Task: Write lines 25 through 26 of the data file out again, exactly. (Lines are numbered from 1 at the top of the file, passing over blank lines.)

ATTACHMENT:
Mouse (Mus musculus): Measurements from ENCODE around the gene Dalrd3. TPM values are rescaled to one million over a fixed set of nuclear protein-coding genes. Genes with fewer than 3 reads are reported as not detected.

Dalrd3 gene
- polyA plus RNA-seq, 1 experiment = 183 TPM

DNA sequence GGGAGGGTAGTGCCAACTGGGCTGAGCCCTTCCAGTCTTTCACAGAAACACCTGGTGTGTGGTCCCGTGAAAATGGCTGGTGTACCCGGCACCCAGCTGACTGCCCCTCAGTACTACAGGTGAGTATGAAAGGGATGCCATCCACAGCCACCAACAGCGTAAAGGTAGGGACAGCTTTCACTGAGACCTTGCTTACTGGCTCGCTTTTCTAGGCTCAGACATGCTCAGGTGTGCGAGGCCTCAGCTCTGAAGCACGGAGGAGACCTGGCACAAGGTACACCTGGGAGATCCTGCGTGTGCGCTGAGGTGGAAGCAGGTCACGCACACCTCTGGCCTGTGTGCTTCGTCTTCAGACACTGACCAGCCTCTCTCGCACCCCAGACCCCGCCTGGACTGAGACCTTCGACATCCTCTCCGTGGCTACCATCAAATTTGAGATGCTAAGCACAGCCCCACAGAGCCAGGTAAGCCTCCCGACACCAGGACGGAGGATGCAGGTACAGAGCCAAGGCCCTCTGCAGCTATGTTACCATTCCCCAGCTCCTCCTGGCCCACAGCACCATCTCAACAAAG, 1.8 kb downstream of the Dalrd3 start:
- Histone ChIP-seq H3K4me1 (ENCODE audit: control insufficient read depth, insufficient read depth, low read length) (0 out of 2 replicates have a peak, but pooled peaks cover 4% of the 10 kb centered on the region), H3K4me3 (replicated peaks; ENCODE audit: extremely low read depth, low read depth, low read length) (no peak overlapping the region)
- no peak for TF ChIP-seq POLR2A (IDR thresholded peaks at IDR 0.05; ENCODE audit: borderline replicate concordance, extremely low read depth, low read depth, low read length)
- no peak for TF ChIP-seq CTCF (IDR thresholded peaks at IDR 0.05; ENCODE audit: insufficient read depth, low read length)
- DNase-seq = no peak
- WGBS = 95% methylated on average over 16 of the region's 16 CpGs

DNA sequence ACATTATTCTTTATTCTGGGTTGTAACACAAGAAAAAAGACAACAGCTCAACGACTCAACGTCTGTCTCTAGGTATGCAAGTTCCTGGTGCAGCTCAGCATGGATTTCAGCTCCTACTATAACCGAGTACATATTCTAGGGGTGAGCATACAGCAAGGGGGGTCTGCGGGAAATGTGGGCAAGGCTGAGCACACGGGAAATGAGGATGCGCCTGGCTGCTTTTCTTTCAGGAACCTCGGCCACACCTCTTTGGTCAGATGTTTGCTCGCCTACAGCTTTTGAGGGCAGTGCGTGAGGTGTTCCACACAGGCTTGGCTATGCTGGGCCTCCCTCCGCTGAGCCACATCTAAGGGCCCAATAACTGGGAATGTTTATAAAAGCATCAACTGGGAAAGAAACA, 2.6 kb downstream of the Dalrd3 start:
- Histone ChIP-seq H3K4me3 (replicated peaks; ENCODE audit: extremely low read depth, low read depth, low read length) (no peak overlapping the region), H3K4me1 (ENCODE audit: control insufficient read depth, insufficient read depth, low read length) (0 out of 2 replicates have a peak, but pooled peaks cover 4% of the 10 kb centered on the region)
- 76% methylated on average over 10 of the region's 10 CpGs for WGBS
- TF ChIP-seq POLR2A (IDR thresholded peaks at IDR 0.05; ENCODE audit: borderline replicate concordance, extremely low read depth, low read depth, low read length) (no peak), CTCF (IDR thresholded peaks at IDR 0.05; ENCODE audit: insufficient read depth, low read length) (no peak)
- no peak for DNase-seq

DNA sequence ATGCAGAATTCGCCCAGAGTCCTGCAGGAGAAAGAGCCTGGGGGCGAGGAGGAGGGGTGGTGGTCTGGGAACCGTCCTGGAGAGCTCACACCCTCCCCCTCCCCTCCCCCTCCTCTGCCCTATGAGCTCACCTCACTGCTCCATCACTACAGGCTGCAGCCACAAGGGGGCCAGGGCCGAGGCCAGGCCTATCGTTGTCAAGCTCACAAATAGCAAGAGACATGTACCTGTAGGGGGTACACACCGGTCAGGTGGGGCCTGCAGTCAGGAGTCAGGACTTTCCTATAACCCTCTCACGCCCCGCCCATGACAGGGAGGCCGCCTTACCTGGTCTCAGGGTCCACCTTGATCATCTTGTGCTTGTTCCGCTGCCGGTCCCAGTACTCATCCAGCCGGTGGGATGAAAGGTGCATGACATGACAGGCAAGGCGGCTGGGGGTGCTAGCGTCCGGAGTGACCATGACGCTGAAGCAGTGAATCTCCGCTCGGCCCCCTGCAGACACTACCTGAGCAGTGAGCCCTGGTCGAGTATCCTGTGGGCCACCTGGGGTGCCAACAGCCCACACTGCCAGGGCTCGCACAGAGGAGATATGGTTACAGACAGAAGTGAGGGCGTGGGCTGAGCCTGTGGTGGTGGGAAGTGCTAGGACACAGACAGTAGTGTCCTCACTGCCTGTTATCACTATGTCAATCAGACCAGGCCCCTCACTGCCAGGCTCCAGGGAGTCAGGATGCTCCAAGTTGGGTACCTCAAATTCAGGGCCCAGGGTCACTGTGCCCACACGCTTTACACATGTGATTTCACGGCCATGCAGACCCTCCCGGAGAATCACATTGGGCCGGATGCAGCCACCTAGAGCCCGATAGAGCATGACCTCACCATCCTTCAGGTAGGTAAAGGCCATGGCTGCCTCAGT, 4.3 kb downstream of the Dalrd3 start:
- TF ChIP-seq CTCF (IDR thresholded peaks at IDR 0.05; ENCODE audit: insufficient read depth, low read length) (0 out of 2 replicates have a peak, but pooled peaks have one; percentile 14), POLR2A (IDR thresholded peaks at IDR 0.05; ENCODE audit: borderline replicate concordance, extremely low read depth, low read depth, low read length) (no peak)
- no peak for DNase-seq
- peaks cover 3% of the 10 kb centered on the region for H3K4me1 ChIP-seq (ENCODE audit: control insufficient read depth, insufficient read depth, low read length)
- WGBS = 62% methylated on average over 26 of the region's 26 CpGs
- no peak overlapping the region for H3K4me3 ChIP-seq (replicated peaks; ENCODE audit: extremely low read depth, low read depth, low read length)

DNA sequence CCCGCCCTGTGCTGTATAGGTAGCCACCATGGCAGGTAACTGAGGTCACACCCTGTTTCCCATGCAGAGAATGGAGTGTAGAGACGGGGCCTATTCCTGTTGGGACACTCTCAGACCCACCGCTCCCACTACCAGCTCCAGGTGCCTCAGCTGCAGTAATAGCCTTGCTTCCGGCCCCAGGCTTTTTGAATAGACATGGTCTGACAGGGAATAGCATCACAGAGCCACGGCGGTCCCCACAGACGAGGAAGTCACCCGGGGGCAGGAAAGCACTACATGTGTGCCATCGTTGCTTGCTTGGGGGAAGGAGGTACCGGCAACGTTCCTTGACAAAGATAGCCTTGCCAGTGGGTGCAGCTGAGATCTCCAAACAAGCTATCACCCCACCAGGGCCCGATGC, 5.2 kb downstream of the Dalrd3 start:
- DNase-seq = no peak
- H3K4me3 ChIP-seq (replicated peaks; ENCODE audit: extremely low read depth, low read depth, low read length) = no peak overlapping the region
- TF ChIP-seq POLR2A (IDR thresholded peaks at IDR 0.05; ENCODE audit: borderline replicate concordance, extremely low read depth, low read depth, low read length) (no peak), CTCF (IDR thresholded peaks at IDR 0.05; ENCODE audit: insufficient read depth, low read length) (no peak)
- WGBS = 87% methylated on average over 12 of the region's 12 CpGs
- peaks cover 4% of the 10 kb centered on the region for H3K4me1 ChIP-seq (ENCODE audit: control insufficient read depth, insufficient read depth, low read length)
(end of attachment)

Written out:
- WGBS = 87% methylated on average over 12 of the region's 12 CpGs
- peaks cover 4% of the 10 kb centered on the region for H3K4me1 ChIP-seq (ENCODE audit: control insufficient read depth, insufficient read depth, low read length)